Linklaters secures extended High Court injunction against former CMO

A High Court judge has this morning extended the injunction preventing former global BD head Frank Mellish from publishing documents he claimed would expose “the ongoing struggle [the firm] has with women in the workplace”.

The extended injunction will now run for a further 11 days, expiring on 22 February, when the firm will also file its particulars of claims against Mellish.

Mr Justice Warby granted the firm a temporary injunction in the wake of ex-global head of business development and marketing Mellish’s failure to attend any hearings or respond to notice.

Mellish was again absent from the hearing though he has now instructed an Australian firm to act for him. The firm is unknown at this stage as it is yet to come on record in the High Court proceedings.

Linklaters global head of dispute resolution Michael Bennett is leading for the magic circle firm, instructing One Brick Court’s Andrew Caldecott QC and Aidan Eardley.

The former executive committee member had informed Linklaters managing and senior partners – Gideon Moore and Charlie Jacobs – of his intent to publish documents relating to three incidents, labelled “the NY settlement”, “the London settlement” and “the Munich incident”.

Warby J’s judgment handed down on 5 February detailed the series of events that stemmed from Mellish’s notice of dismissal on June 2018.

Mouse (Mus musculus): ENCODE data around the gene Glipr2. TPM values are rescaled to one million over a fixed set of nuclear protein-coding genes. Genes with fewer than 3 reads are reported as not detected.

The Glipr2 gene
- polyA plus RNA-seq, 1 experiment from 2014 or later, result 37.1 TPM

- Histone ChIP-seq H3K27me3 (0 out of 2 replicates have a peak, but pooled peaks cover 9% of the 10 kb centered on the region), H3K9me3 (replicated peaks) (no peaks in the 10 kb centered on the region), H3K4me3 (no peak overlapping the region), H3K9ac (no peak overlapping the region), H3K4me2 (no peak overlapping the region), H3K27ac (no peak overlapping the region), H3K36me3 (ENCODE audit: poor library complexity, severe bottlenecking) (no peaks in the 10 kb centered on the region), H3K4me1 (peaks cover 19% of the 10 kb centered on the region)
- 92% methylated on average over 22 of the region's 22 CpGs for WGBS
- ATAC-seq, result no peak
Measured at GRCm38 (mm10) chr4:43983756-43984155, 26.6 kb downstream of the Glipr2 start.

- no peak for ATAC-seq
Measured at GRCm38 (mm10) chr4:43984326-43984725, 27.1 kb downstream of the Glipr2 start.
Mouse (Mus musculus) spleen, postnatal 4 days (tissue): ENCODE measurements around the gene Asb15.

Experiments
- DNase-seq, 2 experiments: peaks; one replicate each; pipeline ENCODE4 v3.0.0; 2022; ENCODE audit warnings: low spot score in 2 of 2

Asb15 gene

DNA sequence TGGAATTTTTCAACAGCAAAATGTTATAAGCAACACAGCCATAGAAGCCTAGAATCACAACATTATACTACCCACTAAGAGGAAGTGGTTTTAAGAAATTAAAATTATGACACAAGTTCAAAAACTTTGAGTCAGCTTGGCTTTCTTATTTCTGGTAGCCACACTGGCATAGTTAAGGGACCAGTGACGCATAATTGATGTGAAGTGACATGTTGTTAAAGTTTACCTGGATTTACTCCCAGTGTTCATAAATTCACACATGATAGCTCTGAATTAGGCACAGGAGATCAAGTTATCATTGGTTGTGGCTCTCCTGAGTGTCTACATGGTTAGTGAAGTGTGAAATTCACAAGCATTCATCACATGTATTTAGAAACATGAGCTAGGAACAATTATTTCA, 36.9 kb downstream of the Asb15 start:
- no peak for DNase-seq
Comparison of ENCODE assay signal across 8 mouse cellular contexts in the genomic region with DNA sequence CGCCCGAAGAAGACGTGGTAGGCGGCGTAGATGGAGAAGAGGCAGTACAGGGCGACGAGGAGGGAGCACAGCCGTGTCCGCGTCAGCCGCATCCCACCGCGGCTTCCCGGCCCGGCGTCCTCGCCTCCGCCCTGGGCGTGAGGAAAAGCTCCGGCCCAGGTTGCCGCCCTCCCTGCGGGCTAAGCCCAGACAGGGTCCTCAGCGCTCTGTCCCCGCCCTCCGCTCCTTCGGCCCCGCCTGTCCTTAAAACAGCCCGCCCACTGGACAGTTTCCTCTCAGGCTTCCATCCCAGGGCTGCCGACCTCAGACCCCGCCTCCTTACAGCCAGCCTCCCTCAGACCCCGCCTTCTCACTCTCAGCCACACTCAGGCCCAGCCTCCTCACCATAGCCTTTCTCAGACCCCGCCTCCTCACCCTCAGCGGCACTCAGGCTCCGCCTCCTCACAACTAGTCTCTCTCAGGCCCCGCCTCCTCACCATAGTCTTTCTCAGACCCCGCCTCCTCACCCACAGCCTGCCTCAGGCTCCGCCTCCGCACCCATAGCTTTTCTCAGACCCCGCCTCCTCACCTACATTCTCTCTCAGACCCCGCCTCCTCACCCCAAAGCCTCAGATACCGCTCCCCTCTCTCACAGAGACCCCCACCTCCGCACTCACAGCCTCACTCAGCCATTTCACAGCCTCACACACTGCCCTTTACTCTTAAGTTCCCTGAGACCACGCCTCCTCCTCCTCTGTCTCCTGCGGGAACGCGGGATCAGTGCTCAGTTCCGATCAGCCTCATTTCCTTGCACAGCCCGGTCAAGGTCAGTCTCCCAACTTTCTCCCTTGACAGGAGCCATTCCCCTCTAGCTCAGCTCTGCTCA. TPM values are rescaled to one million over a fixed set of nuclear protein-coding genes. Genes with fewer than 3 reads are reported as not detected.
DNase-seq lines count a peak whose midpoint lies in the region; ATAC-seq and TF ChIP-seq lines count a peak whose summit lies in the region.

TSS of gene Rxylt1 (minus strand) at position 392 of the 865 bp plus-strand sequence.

The judgment preceded news from Germany that a former partner would serve over three years in jail for sexual assaulting an intern at the firm’s Oktoberfest celebrations in Munich.

The details of Mellish’s termination remain confidential, however he had “expressed dissatisfaction with the termination of his employment which, given his age, he suggested was effectively the end of his career”.

Linklaters’ feared the documents Mellish intended to publish would reveal the identities of the individuals involved in the three incidents, including that of the former employee in the “Munich incident”.

Mellish’s contract prohibited him from sharing documents of this nature, though it did not attempt to restrain from speaking about the firm’s culture in general terms.

Mellish joined Linklaters from big four firm Deloitte’s Australian arm in April 2017, having spent two years with the accountant.

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